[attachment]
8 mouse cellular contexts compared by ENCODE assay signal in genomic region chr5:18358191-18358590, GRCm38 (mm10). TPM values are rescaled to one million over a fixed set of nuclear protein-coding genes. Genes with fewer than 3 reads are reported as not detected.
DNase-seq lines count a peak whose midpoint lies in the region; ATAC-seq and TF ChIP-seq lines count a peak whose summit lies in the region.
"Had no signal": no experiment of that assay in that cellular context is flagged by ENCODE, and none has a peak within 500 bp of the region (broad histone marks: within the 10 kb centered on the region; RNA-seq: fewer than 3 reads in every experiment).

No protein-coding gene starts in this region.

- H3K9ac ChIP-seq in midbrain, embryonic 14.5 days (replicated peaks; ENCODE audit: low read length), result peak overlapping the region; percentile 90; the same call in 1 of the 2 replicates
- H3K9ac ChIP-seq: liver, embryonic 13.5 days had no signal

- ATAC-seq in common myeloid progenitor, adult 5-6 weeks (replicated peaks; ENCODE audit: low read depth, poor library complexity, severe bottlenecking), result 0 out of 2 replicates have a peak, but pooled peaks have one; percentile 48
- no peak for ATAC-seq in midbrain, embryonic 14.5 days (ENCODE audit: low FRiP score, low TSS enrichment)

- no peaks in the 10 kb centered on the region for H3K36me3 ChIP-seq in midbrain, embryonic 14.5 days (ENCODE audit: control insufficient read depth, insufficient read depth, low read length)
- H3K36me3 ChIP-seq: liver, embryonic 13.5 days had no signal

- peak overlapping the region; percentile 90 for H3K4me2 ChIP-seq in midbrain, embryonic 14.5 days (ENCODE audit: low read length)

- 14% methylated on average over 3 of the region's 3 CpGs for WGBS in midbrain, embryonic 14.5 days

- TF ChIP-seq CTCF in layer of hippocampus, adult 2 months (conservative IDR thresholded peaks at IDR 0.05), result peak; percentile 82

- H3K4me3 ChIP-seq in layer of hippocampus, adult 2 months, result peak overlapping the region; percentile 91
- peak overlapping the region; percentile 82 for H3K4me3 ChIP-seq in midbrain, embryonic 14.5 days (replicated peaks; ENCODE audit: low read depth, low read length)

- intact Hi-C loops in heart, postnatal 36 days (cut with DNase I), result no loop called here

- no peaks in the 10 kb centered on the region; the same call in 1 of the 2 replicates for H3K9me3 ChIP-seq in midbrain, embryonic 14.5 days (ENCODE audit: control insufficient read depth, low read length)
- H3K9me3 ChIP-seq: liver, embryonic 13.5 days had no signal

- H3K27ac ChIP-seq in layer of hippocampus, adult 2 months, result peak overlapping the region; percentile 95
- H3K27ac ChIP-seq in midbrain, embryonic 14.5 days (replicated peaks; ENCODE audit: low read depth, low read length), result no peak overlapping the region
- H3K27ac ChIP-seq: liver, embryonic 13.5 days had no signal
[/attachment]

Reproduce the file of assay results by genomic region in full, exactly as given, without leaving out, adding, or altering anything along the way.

8 mouse cellular contexts compared by ENCODE assay signal in genomic region chr5:18358191-18358590, GRCm38 (mm10). TPM values are rescaled to one million over a fixed set of nuclear protein-coding genes. Genes with fewer than 3 reads are reported as not detected.
DNase-seq lines count a peak whose midpoint lies in the region; ATAC-seq and TF ChIP-seq lines count a peak whose summit lies in the region.
"Had no signal": no experiment of that assay in that cellular context is flagged by ENCODE, and none has a peak within 500 bp of the region (broad histone marks: within the 10 kb centered on the region; RNA-seq: fewer than 3 reads in every experiment).

No protein-coding gene starts in this region.

- H3K9ac ChIP-seq in midbrain, embryonic 14.5 days (replicated peaks; ENCODE audit: low read length), result peak overlapping the region; percentile 90; the same call in 1 of the 2 replicates
- H3K9ac ChIP-seq: liver, embryonic 13.5 days had no signal

- ATAC-seq in common myeloid progenitor, adult 5-6 weeks (replicated peaks; ENCODE audit: low read depth, poor library complexity, severe bottlenecking), result 0 out of 2 replicates have a peak, but pooled peaks have one; percentile 48
- no peak for ATAC-seq in midbrain, embryonic 14.5 days (ENCODE audit: low FRiP score, low TSS enrichment)

- no peaks in the 10 kb centered on the region for H3K36me3 ChIP-seq in midbrain, embryonic 14.5 days (ENCODE audit: control insufficient read depth, insufficient read depth, low read length)
- H3K36me3 ChIP-seq: liver, embryonic 13.5 days had no signal

- peak overlapping the region; percentile 90 for H3K4me2 ChIP-seq in midbrain, embryonic 14.5 days (ENCODE audit: low read length)

- 14% methylated on average over 3 of the region's 3 CpGs for WGBS in midbrain, embryonic 14.5 days

- TF ChIP-seq CTCF in layer of hippocampus, adult 2 months (conservative IDR thresholded peaks at IDR 0.05), result peak; percentile 82

- H3K4me3 ChIP-seq in layer of hippocampus, adult 2 months, result peak overlapping the region; percentile 91
- peak overlapping the region; percentile 82 for H3K4me3 ChIP-seq in midbrain, embryonic 14.5 days (replicated peaks; ENCODE audit: low read depth, low read length)

- intact Hi-C loops in heart, postnatal 36 days (cut with DNase I), result no loop called here

- no peaks in the 10 kb centered on the region; the same call in 1 of the 2 replicates for H3K9me3 ChIP-seq in midbrain, embryonic 14.5 days (ENCODE audit: control insufficient read depth, low read length)
- H3K9me3 ChIP-seq: liver, embryonic 13.5 days had no signal

- H3K27ac ChIP-seq in layer of hippocampus, adult 2 months, result peak overlapping the region; percentile 95
- H3K27ac ChIP-seq in midbrain, embryonic 14.5 days (replicated peaks; ENCODE audit: low read depth, low read length), result no peak overlapping the region
- H3K27ac ChIP-seq: liver, embryonic 13.5 days had no signal